David Adam Gallery
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So, Mike Groves and I have been out adventuring for two days now in the Angus glens checking on Merlin fledglings and Golden Eagles (under licence) in a post lock-down squeeze to monitor breeding success ..... yet I am constantly thinking of snakes in the grass and creepy-crawly blood suckers as a divergence from raptor study ...... emm, raptor study, snakes in the grass and blood suckers all seem to group together to ring bells from the nefarious, slander soiled past offered up by some local raptor study group members
Anyway, Mike has worked relentlessly to obtain his licence to monitor Merlin, Hen Harrier and Golden Eagle through conscientious hard work and the drive to walk miles in exploration to find new breeding sites for raptors in Angus. I am proud to say that one new site has now been added to the breeding list for Merlin after I came across a male Merlin defending territory against a Golden Eagle earlier this year.
Merlin fledglings are now flying well at most Angus sites with their dispersal into the big, bad world close at hand but parent birds are still catering for the increasingly adventurous juveniles. The young falcons tend to group together for the first days after leaving the nest, then slowly their ability to maneuver air around feathers increases until independent departure of the natal area is tempted. Fate is tempted, for only a small number will survive their first winter.
Below a shady Rowan tree we find the plucked and stripped carcass of a young crow that has probably been taken by one of three Golden Eagles seen today. Eagles will eat anything that crawls, flies or indeed swims this amazing Earth of ours; Badger, Red Fox, Water Vole, Rabbit, Salmon, Roe or Red Deer, Mountain Hare and, of course, the Red Grouse forms the staple diet when eagles are feeding their chicks. I mind investigating one eyrie (out of breeding season) many years ago to find a neat stash of grouse wings stuffed around the back of the eyrie.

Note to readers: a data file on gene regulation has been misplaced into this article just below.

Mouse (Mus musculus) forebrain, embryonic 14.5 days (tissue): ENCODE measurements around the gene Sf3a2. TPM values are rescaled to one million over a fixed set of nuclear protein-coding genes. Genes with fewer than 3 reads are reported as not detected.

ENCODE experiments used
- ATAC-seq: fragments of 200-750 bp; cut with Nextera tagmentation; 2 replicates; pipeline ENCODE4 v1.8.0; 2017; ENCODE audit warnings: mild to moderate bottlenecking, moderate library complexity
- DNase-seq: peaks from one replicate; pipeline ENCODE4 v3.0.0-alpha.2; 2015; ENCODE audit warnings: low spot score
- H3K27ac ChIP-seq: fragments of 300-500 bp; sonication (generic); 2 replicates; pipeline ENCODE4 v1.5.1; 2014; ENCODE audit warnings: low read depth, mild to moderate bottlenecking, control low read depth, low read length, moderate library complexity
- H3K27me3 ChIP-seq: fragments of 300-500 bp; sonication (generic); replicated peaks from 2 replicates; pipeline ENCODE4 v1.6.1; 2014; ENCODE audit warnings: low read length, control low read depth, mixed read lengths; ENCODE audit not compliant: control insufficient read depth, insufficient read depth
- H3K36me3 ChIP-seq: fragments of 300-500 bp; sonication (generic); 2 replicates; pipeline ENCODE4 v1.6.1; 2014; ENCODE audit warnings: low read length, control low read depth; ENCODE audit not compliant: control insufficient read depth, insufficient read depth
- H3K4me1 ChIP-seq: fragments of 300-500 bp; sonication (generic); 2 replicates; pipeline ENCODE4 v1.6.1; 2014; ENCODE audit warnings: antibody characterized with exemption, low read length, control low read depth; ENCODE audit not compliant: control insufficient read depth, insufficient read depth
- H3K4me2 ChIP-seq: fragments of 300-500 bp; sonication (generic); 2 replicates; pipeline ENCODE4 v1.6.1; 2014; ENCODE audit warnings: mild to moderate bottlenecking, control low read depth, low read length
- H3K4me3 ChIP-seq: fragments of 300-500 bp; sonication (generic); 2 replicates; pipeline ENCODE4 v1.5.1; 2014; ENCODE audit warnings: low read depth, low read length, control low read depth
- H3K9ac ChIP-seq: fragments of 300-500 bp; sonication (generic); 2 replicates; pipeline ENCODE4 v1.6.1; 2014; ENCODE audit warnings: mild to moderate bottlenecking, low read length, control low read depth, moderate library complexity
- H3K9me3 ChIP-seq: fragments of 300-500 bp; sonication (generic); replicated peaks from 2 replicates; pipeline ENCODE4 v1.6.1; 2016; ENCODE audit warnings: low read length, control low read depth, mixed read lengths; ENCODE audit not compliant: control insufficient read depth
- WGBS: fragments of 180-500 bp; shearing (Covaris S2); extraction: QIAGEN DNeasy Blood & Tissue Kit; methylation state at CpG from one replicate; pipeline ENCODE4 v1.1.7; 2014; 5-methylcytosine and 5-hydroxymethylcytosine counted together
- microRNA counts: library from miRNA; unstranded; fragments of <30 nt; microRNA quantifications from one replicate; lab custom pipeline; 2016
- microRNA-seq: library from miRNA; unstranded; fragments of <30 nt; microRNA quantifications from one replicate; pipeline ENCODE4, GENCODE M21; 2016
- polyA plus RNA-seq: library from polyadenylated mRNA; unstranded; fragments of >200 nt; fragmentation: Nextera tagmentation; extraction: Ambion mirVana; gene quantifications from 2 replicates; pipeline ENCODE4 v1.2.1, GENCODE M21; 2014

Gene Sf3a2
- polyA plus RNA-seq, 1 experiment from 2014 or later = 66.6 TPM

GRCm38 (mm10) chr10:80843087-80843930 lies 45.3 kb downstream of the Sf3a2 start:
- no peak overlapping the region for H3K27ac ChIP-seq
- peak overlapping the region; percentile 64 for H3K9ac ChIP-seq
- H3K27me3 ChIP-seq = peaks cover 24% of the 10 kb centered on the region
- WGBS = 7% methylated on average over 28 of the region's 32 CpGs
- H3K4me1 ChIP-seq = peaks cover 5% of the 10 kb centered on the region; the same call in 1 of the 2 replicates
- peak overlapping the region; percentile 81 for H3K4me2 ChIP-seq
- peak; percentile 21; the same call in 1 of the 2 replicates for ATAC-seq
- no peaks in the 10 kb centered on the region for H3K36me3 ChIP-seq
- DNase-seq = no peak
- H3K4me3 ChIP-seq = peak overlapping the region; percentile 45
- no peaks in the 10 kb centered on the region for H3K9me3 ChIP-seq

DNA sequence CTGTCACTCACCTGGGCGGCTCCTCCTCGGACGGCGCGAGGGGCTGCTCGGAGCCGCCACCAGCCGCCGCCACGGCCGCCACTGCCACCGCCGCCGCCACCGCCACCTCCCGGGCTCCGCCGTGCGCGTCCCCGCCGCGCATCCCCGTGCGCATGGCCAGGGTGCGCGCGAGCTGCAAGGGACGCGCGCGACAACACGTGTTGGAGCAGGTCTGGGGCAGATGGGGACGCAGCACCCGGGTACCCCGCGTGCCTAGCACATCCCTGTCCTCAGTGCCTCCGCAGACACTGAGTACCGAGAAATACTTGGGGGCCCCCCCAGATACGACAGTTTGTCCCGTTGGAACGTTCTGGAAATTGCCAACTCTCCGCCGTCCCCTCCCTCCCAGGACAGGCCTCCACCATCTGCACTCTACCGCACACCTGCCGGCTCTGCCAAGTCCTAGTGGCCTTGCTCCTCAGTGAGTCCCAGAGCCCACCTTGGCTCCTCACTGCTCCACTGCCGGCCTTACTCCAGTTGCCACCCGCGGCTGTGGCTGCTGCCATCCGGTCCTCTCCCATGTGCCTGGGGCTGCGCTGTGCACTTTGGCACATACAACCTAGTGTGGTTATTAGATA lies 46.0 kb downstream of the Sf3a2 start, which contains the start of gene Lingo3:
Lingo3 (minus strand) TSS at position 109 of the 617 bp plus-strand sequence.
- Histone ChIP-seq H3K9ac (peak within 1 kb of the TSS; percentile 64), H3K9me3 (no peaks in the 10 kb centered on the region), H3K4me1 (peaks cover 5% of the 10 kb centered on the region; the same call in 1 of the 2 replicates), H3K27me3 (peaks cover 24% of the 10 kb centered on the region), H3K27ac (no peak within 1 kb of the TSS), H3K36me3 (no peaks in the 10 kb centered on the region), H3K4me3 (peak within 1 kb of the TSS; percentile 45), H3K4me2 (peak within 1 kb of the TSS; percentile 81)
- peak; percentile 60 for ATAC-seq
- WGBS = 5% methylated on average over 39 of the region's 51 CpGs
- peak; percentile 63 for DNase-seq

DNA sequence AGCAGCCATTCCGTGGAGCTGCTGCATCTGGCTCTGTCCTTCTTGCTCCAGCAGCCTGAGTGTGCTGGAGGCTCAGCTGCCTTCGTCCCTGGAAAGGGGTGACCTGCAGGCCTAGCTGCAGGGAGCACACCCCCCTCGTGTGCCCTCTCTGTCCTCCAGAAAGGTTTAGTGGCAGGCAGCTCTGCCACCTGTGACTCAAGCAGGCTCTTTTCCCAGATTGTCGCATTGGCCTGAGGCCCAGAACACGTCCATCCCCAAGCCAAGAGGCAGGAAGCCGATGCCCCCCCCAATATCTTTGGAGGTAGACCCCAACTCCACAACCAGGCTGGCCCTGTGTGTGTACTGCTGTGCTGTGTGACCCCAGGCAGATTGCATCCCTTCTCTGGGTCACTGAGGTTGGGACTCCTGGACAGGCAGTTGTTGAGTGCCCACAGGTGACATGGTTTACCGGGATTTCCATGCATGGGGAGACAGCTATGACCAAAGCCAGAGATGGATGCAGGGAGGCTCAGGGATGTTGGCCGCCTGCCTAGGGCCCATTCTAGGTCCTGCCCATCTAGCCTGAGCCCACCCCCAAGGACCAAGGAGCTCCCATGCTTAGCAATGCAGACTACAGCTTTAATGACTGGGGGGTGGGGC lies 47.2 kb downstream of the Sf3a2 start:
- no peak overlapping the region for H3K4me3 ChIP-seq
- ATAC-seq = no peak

The crow had been plucked by a raptor and gauging by the amount of grey feathers mixed in with black I am guessing that this crow may have been a hybrid between the all black Carrion and the half grey Hooded, as I have seen the odd Carrion with grey patches of plumage in this area. Some of the feathers are at the pin stage of development which means that they are still in the quill growth sheath indicating a juvenile or a moulting bird.
The Tick population in this glen area must be enormous this year as I have never seen so many cling to my trouser bottoms as I trudged through heather or grass. Time was consumed in picking off hundreds of nymphs every fifty paces, or so, along a deer track and I can only surmise that most deer, hare and grouse on this moor are covered in the wee blood suckers that can vector Lyme disease in humans and Louping Ill in hare and grouse. As I have experienced, fenced grouse moor shooting estates with no deer have substantially fewer Ticks and, consequently, many more grouse.
On day one of our Merlin counting the weather was untypical of July with foul sleet showers ending in frozen hands, wind beaten eyes and a bashed moral but day two gave us reasonable weather while lowland areas, from hence we came, were drenched in stormy cloud bursts that washed thundery grey over the land ..... Scotland always lives up to its reputation for grandstand weather.
Full blog at davidadamsketchbook